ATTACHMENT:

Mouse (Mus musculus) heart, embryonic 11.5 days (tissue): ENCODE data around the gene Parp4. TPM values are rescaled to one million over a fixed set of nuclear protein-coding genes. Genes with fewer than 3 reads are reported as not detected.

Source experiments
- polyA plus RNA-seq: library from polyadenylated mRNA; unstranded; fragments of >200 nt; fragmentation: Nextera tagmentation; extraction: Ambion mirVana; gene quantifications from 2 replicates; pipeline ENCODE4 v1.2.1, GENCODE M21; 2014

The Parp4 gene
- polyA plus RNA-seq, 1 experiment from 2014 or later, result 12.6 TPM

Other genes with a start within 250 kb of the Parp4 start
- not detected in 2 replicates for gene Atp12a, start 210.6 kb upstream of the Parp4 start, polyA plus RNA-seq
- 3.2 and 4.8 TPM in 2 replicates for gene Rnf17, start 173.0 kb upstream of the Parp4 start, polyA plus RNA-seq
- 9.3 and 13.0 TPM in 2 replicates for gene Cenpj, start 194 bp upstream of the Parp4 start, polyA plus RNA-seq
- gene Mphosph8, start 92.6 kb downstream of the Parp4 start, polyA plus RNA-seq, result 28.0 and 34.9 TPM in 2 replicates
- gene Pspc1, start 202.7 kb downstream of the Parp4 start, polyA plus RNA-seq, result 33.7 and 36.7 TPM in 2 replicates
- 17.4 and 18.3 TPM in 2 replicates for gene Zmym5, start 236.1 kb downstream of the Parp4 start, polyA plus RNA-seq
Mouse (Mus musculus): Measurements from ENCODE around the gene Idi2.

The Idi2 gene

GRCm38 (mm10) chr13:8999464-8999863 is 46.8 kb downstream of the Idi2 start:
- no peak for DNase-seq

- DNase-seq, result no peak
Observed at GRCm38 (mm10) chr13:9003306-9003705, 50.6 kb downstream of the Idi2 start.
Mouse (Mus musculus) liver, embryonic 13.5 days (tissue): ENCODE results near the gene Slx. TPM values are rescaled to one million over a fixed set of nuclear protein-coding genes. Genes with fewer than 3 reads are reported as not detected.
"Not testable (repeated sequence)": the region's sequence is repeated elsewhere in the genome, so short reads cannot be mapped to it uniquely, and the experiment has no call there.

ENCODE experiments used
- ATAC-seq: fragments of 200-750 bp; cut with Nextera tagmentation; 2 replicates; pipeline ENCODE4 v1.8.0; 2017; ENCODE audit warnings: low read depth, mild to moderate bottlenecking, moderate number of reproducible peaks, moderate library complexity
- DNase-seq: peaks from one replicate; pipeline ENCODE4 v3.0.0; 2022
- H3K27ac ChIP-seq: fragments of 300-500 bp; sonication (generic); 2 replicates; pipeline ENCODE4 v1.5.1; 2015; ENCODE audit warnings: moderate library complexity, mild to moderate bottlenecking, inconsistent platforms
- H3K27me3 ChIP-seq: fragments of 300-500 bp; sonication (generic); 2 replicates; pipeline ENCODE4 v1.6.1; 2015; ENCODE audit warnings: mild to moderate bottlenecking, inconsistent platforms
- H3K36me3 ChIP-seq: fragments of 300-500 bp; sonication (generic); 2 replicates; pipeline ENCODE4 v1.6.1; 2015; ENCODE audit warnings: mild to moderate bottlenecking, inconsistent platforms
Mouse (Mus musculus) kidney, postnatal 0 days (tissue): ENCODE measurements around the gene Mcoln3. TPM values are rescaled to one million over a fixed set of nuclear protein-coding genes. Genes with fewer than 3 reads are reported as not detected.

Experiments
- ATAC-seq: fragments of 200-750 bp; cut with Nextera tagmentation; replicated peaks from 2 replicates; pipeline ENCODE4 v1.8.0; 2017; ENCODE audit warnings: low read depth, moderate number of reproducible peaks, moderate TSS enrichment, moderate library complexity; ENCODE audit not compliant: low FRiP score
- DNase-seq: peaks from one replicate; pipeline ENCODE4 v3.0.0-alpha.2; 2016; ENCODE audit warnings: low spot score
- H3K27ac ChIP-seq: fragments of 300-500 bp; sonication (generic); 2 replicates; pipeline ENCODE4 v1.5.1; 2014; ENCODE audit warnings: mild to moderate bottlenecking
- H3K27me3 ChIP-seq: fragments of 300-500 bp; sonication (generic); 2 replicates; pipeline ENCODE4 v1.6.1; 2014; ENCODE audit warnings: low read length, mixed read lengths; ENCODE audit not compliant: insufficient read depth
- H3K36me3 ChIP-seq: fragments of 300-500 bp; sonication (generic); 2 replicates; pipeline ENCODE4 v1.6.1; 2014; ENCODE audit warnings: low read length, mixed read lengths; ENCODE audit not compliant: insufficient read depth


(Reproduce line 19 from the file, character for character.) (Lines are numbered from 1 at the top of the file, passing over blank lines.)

Mouse (Mus musculus) liver, embryonic 13.5 days (tissue): ENCODE results near the gene Slx. TPM values are rescaled to one million over a fixed set of nuclear protein-coding genes. Genes with fewer than 3 reads are reported as not detected.